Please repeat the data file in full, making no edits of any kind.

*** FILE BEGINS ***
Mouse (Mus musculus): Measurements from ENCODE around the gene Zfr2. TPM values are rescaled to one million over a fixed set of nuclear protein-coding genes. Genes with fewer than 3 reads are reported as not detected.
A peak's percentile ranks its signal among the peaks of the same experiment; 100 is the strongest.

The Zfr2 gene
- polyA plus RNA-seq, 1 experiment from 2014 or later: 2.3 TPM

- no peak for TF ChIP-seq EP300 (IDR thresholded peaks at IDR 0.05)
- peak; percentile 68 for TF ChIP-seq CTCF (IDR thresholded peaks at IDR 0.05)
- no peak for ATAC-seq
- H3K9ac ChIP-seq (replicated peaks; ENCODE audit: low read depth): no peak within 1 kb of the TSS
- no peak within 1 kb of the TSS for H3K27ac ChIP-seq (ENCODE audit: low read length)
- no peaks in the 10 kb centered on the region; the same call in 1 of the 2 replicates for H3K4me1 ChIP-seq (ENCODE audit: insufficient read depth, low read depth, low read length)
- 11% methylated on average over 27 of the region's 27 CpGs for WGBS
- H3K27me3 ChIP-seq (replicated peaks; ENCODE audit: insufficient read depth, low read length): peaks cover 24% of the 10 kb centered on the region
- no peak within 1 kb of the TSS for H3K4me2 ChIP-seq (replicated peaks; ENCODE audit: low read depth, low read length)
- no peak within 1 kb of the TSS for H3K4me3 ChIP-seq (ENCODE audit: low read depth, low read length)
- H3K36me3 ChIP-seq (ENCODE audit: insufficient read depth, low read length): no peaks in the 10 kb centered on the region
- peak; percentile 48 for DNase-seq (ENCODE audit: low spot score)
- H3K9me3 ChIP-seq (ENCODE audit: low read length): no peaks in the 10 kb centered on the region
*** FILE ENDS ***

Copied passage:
Mouse (Mus musculus): Measurements from ENCODE around the gene Zfr2. TPM values are rescaled to one million over a fixed set of nuclear protein-coding genes. Genes with fewer than 3 reads are reported as not detected.
A peak's percentile ranks its signal among the peaks of the same experiment; 100 is the strongest.

The Zfr2 gene
- polyA plus RNA-seq, 1 experiment from 2014 or later: 2.3 TPM

- no peak for TF ChIP-seq EP300 (IDR thresholded peaks at IDR 0.05)
- peak; percentile 68 for TF ChIP-seq CTCF (IDR thresholded peaks at IDR 0.05)
- no peak for ATAC-seq
- H3K9ac ChIP-seq (replicated peaks; ENCODE audit: low read depth): no peak within 1 kb of the TSS
- no peak within 1 kb of the TSS for H3K27ac ChIP-seq (ENCODE audit: low read length)
- no peaks in the 10 kb centered on the region; the same call in 1 of the 2 replicates for H3K4me1 ChIP-seq (ENCODE audit: insufficient read depth, low read depth, low read length)
- 11% methylated on average over 27 of the region's 27 CpGs for WGBS
- H3K27me3 ChIP-seq (replicated peaks; ENCODE audit: insufficient read depth, low read length): peaks cover 24% of the 10 kb centered on the region
- no peak within 1 kb of the TSS for H3K4me2 ChIP-seq (replicated peaks; ENCODE audit: low read depth, low read length)
- no peak within 1 kb of the TSS for H3K4me3 ChIP-seq (ENCODE audit: low read depth, low read length)
- H3K36me3 ChIP-seq (ENCODE audit: insufficient read depth, low read length): no peaks in the 10 kb centered on the region
- peak; percentile 48 for DNase-seq (ENCODE audit: low spot score)
- H3K9me3 ChIP-seq (ENCODE audit: low read length): no peaks in the 10 kb centered on the region